Traction Law (Code 15) 

During an active Traction Law , motorists must have either snow tires, tires with the mud/snow (M+S) designation, or a four-wheel/all-wheel drive vehicle.

The legislation, which were put in place in August, are aimed at drivers using state highways during winter months. Specifically, it changed the required minimum tire tread for vehicles on snowy roads to 3/16 of an inch. Under the statute, minimum tire tread for dry roads is still 2/16 of an inch. Motorists can also install chains or an alternative traction device (like AutoSock) to be in compliance with the law if your tires aren’t adequate.

Passenger Vehicle Chain Law (Code 16)

During severe winter storms, CDOT will implement a Passenger Vehicle Chain Law (also known as a Code 16). This is the final safety measure before the highway is closed.

When the Passenger Vehicle Chain Law is in effect, every vehicle on the roadway must have chains or an alternative traction device (like AutoSock).


Drivers in violation of the law could be slapped with fines of more than $130. If a vehicle blocks the road because it lacks proper equipment, the motorist could face a fine of more than $650.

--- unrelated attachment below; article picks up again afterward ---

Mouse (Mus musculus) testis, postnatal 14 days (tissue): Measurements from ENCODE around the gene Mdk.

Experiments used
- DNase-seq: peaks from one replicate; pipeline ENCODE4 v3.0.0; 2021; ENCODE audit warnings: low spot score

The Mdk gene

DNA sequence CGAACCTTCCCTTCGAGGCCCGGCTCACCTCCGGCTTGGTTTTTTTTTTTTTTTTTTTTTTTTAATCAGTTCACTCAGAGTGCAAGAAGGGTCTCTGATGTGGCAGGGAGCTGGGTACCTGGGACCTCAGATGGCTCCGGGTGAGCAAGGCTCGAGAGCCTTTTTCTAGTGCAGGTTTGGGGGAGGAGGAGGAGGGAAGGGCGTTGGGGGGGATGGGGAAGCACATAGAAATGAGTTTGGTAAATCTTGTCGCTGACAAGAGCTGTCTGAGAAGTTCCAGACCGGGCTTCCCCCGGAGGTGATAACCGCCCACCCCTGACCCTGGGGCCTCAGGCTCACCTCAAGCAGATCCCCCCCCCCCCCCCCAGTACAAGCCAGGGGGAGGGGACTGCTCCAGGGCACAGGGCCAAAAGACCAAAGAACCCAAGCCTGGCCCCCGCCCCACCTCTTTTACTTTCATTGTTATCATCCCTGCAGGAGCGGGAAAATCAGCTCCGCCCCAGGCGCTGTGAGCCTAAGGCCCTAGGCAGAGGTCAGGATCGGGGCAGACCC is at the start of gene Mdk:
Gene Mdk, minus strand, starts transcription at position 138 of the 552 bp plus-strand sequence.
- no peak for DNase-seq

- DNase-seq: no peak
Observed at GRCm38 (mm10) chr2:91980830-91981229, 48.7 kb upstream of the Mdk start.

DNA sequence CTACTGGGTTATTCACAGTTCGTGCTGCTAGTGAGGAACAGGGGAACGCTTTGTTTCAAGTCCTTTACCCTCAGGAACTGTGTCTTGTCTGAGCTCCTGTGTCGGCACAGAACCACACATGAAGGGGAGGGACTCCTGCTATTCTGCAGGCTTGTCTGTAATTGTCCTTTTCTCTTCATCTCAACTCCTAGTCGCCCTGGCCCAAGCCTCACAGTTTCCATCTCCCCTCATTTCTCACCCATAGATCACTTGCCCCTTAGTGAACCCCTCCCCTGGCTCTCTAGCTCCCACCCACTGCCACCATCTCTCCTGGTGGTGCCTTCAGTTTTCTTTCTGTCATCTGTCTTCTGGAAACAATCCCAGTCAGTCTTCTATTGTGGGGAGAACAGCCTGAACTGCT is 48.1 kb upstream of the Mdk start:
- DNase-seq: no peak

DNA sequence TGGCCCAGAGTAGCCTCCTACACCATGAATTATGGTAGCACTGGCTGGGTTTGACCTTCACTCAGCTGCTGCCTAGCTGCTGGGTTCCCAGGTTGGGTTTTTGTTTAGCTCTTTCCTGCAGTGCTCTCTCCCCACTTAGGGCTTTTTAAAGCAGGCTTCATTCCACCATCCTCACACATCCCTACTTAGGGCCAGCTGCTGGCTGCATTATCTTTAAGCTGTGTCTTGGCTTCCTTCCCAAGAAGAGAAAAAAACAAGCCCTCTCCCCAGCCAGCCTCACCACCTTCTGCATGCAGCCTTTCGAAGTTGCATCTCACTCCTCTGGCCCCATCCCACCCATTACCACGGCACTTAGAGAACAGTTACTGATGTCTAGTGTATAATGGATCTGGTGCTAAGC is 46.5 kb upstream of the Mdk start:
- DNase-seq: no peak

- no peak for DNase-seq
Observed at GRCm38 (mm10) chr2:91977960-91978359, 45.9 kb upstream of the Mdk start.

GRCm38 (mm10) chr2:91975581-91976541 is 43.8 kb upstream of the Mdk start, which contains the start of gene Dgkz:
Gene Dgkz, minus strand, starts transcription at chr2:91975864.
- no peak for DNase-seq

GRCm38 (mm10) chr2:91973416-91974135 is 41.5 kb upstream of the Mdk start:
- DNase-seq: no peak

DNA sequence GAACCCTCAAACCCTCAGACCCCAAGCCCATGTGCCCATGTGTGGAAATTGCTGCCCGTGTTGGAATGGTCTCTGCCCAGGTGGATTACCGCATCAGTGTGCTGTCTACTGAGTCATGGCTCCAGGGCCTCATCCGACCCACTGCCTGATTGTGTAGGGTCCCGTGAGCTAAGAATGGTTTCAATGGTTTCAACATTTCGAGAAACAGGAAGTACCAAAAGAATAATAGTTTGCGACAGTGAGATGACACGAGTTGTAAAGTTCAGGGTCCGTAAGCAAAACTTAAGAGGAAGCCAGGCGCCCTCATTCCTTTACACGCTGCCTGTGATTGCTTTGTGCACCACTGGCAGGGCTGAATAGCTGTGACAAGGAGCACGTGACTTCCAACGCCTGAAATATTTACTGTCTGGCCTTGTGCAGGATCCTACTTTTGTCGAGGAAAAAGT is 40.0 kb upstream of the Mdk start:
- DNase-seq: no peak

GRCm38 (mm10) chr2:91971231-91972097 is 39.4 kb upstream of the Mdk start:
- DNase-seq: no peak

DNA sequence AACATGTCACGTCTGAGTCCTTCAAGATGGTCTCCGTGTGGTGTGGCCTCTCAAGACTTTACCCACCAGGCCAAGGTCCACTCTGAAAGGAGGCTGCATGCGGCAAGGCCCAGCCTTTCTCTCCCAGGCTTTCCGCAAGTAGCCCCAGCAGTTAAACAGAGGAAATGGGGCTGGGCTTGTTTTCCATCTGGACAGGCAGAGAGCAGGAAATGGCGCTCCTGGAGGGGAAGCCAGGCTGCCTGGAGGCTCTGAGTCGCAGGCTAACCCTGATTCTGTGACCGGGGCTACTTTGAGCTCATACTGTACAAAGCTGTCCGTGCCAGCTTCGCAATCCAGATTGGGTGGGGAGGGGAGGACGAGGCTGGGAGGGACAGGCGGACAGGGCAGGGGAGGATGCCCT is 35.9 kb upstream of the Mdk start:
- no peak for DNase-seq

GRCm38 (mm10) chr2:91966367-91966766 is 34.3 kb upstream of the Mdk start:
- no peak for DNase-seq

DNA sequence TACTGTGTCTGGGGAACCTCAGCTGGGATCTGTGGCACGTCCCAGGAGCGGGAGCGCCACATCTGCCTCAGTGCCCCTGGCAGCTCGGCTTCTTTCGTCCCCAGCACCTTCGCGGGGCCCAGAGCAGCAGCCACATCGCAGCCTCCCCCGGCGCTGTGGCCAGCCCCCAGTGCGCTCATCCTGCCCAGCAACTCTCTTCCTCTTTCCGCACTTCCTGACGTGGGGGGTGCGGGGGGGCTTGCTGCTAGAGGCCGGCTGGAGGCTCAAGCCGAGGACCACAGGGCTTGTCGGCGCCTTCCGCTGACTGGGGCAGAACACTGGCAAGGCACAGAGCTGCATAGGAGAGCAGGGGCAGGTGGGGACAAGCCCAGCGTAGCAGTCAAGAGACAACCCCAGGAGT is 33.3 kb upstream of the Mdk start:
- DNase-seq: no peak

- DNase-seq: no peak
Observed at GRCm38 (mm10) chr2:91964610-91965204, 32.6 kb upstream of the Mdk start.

The Colorado Department of Transportation serves as a useful resource for staying safe and in compliance with the laws during winter driving.

Road Conditions

  • You can see where snowplows are at any time by visiting here and clicking on the snowplow button.  From there, you can see each plow’s location as well as the speed and direction in which it’s traveling.
  • If you’re looking for the road conditions for a specific area, you can see that on the CDOT Road Conditions map here. You can also look at live feeds from several different locations.
  • You can see real-time travel times here.

Check Colorado interactive radar and zoom in to where you are. Plus, check the radar anytime with the Pinpoint Weather App for iPhone and Android.

Pinpoint Weather has been independently certified as Colorado’s Most Accurate Forecast by WeatheRate.